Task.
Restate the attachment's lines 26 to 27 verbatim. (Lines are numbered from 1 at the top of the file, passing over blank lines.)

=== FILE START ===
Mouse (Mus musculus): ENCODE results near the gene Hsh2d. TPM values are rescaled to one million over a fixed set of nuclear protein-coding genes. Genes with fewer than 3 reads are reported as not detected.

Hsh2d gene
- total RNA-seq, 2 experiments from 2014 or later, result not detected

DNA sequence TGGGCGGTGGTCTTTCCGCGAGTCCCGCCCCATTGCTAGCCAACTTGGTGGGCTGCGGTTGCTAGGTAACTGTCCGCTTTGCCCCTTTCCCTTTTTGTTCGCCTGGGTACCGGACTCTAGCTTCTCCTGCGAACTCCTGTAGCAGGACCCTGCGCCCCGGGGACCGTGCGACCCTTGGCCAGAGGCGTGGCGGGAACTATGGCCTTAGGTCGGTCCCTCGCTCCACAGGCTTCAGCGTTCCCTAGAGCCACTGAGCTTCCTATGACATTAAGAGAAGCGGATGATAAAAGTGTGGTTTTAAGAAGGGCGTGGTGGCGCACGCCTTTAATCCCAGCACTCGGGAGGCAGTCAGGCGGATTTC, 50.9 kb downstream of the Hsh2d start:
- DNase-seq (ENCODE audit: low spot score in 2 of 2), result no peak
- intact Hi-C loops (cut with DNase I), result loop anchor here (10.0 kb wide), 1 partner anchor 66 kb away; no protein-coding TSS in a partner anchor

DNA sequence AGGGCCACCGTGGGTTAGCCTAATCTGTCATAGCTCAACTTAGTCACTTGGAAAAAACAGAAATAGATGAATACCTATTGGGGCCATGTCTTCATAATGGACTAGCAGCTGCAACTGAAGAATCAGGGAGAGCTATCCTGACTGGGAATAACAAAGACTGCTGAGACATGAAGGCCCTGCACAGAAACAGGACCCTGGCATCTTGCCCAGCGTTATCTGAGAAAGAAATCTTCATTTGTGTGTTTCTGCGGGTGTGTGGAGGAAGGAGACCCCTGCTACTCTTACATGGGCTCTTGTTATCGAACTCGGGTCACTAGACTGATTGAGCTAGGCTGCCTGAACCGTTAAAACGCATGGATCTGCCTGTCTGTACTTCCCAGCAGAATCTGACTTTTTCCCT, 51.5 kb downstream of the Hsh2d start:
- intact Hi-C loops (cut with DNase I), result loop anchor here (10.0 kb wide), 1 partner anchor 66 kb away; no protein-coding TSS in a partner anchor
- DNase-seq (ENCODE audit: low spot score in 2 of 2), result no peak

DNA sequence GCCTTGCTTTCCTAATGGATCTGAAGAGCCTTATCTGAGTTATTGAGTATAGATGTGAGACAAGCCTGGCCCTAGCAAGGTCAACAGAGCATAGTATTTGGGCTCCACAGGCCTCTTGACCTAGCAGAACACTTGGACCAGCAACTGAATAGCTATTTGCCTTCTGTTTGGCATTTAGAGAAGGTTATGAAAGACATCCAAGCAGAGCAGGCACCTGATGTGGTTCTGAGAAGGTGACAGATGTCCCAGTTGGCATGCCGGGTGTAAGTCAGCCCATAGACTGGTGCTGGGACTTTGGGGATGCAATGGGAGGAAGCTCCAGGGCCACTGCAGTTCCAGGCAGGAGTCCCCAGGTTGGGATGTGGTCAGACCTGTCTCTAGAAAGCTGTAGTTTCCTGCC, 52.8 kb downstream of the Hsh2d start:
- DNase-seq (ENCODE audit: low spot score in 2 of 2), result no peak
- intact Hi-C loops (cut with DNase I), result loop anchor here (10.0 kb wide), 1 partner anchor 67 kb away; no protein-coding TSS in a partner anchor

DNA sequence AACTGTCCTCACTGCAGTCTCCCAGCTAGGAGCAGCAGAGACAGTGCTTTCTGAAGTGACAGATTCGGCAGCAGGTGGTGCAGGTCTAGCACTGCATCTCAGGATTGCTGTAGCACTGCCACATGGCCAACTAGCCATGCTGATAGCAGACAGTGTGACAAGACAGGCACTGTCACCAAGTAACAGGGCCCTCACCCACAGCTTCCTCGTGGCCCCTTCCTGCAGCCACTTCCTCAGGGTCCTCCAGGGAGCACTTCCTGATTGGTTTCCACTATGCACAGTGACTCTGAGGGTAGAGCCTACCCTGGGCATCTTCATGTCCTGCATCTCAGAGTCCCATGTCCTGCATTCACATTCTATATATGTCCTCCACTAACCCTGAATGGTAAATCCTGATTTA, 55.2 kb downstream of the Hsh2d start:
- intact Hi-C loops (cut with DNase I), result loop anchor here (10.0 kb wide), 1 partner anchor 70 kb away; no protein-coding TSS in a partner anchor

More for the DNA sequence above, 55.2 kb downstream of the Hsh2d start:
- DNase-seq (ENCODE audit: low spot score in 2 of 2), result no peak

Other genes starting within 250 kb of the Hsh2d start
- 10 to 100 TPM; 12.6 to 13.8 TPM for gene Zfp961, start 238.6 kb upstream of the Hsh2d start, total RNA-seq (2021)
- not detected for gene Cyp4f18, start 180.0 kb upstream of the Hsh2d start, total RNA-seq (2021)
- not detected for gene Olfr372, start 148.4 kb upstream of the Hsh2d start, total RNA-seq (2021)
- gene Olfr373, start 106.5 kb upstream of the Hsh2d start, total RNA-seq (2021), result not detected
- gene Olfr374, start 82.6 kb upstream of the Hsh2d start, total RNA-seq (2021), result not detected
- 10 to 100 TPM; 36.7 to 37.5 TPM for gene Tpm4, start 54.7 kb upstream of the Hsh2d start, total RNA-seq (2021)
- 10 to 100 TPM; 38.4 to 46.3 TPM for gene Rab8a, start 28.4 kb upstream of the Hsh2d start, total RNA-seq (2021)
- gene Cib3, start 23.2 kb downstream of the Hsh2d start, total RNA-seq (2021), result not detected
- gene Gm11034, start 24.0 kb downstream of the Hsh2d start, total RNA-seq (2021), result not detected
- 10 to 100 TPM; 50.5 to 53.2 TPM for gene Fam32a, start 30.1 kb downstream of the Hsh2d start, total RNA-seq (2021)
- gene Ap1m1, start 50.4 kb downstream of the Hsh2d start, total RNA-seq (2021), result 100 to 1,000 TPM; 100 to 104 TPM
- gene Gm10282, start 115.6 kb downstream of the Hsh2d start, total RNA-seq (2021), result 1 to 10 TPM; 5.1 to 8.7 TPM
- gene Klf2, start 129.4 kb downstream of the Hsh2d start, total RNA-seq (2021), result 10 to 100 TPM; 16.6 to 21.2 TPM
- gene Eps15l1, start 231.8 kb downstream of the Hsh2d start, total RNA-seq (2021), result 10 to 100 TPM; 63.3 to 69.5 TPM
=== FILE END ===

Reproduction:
- gene Gm11034, start 24.0 kb downstream of the Hsh2d start, total RNA-seq (2021), result not detected
- 10 to 100 TPM; 50.5 to 53.2 TPM for gene Fam32a, start 30.1 kb downstream of the Hsh2d start, total RNA-seq (2021)